- #1

avischiffman

- 19

- 3

I need help cutting the fat away giving me around 2 minutes and 45 seconds worth of stuff so that I can have some quick experiments and speak slower so it's easier to understand. If you guys could help me on cutting it down a bit that would be super helpful! Thanks!

Speech:

- What are Black Holes? The information paradox is something that took scientists tens of years to understand, so let’s understand it in 3 minutes. Before we go deeper we need to understand what hawking radiation and a black holes are. Black holes are regions in spacetime with a core called a singularity with infinite density and virtually zero volume. The sphere that surrounds a black hole has a radius that can be calculated if you know the mass of the black hole. This is called the Schwarzschild radius, and surface area that surrounds the sphere is called the event horizon.
- Hawking Radiation. Another key concept we need to understand is Hawking Radiation, and how it causes black holes to “evaporate.” Over time, the mass of a black hole decreases as it emits particles in the form of radiation. When a pair of virtual particles appear next an event horizon, one particle crosses and the other particle escapes. Therefore, to ensure that conservation of energy is conserved, a black hole loses some of its mass in exchange for the virtual particle.
- What is information? So what is this “information”? In quantum mechanics, information is basically the arrangement of particles in a specific way. For example, if you arrange carbon atoms in a certain order, you get graphite. If you arrange those same atoms in a different way, you get diamonds. This is stored as what we call information, it’s kind of like if our universe was a giant computer storing everything as 1’s and 0’s. Picture a book. Now picture throwing it into a fire. It’s gone, right? Actually not really. If you could get back all the ashes and collect all the light and heat you could theoretically rebuild the book. The information of the book is not gone, it’s just hard to read.
- The Information Paradox. Suppose say there was a black hole, and I threw a fish inside it. According to our understanding of the universe, the fish’s information should come out as hawking radiation, but instead we get nothing. Hawking radiation is like a giant cosmic eraser that wipes out information as the black hole evaporates, and when it finally dies it leaves no trace that any information was ever there. Sounds like we got an information paradox, and the journey for an answer has come up with numerous solutions, including that our universe may actually just be a hologram.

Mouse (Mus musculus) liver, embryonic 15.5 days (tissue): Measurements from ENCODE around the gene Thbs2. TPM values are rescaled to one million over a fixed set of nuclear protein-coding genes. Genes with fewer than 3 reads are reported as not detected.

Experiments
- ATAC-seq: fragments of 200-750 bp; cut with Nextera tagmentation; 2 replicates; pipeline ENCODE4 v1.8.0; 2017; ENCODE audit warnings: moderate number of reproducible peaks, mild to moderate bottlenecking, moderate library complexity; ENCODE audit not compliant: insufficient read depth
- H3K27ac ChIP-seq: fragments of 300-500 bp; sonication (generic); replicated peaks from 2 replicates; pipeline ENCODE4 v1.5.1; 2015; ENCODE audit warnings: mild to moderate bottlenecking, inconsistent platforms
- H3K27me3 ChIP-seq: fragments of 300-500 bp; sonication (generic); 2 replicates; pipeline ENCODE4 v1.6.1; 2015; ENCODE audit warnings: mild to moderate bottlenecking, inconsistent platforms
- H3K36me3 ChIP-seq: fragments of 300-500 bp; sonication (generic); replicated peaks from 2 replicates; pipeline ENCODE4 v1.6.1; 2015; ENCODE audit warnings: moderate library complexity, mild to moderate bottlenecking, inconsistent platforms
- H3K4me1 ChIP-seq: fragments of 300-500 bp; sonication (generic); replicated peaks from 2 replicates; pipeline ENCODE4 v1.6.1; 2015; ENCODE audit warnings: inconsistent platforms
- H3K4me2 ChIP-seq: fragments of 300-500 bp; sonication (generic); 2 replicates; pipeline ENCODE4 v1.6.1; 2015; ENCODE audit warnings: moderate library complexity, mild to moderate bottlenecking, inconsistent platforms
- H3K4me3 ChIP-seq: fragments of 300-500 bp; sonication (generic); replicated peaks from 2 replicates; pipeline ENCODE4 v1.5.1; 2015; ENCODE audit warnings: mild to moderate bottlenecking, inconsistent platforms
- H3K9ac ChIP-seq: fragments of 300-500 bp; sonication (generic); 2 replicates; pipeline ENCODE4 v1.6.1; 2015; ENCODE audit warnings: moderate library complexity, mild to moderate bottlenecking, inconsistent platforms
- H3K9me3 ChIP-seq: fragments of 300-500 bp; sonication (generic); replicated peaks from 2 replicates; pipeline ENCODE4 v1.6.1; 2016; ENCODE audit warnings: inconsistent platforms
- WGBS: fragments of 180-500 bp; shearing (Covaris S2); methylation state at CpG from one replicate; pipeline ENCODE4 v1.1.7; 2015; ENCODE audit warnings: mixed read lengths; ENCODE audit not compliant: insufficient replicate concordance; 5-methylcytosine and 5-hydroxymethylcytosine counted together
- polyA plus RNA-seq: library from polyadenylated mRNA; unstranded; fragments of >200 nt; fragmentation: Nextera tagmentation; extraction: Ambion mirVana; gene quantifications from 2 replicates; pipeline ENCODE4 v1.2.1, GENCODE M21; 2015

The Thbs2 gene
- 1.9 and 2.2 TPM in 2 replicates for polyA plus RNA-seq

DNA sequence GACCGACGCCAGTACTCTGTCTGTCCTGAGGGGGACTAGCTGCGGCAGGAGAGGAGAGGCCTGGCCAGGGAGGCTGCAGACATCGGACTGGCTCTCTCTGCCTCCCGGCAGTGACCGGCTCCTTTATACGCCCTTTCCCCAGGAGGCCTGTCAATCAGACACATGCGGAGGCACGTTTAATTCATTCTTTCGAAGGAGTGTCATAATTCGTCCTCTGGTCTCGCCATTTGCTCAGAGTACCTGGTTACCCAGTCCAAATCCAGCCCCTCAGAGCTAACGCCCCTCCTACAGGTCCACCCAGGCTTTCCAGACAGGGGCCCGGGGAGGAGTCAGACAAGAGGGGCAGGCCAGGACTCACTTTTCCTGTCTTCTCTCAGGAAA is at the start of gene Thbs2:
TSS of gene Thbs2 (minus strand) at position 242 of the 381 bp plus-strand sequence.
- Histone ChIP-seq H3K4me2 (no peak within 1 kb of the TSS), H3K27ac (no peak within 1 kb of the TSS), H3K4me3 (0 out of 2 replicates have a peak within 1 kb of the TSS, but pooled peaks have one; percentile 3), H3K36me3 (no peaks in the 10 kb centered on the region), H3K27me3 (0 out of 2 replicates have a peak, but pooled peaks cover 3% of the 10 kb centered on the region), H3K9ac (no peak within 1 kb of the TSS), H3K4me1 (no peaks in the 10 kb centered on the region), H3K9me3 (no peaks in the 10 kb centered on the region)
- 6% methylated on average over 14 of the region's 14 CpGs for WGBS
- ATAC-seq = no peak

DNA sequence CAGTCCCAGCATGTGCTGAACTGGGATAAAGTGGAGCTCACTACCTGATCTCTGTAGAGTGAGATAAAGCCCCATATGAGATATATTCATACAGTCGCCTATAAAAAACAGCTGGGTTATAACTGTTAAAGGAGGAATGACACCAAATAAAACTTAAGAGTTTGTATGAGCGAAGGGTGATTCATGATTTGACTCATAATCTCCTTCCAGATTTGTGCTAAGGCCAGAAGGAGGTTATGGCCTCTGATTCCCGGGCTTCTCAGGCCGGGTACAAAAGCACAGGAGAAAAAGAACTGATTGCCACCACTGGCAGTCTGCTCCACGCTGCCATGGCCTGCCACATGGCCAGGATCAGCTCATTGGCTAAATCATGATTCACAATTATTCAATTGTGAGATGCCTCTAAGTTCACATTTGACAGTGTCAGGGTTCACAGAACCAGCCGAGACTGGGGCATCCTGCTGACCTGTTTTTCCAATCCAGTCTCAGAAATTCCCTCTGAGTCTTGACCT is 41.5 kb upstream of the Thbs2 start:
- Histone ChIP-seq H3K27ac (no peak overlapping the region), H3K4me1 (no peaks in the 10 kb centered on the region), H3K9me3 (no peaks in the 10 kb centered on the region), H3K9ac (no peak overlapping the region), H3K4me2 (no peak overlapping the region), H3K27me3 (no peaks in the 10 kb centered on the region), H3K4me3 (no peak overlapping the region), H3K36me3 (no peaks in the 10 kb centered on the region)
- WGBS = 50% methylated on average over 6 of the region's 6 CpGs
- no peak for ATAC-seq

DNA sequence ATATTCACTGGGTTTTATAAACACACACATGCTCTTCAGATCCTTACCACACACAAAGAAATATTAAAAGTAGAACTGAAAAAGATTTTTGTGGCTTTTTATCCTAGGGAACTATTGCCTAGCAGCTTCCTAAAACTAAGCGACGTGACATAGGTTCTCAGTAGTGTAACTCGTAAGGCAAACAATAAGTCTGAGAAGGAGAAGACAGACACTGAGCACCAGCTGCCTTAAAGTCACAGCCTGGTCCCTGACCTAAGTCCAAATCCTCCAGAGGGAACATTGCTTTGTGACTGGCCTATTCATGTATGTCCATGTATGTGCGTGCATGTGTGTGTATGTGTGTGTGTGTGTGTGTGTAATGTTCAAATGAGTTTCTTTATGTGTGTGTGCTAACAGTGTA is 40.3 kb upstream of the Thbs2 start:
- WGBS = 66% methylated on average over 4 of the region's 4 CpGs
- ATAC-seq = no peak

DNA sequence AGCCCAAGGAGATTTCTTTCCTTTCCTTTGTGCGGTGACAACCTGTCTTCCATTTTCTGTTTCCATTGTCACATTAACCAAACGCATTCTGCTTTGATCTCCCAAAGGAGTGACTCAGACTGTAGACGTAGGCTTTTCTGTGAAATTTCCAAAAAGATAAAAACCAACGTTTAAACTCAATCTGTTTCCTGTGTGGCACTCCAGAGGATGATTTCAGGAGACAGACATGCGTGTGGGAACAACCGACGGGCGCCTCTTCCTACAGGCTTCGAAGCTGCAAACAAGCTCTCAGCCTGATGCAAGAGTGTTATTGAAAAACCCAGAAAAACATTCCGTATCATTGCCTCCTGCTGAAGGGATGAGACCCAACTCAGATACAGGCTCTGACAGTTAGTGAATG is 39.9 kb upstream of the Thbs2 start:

- The Holographic Principle. The Holographic Principle is the idea that the information that falls into a black hole becomes plastered along the event horizon, and imprinted on the hawking radiation. This idea came from the fact that if someone fell into a black hole, an outside observer would never see the person cross the event horizon, and that their information would be smeared across the horizon. So the information is technically still there. But there's a problem. For starters, would the falling object have enough information to affect the hawking radiation, and even if it did have enough, wouldn’t that break the laws of quantum mechanics and create just another information paradox? Well yeah, it turns out that transferring information onto hawking radiation breaks the law of conservation of information just as much as if a black hole were to destroy it. If you were to fall into a black hole, you wouldn’t be frozen at the event horizon like what an outside observer were to see, you would fall right into the black hole with all your information. Once you are inside, your information would radiate out as hawking radiation AND be plastered along the event horizon, so isn’t duplicating? The answer is yea, it violates the quantum “No-cloning theorem” but a Stanford Physicist called Leonard Susskind thinks otherwise. He thinks that the two sources of information are separate, and that it does not violate the no-cloning theorem because of black hole complementarity. So what does this have to do with holograms? Another physicist named Gerard T’ Hooft realized that the falling information might actually clump together and create a bulge on the event horizon, adding more mass to the black hole. These bulges could then interact with the hawking radiation, allowing them to hitch a ride away. So then the information is not destroyed by the black hole. It is but rather a 2-dimensional representation of an object’s information imprinted on the surface of the event-horizon as a kind of indecipherable hologram. This led Gerard T’Hooft to realize that maybe our entire 3D universe is just a projection on a 2D structure. All of this is what is known as the Holographic Principle. Thank you for watching!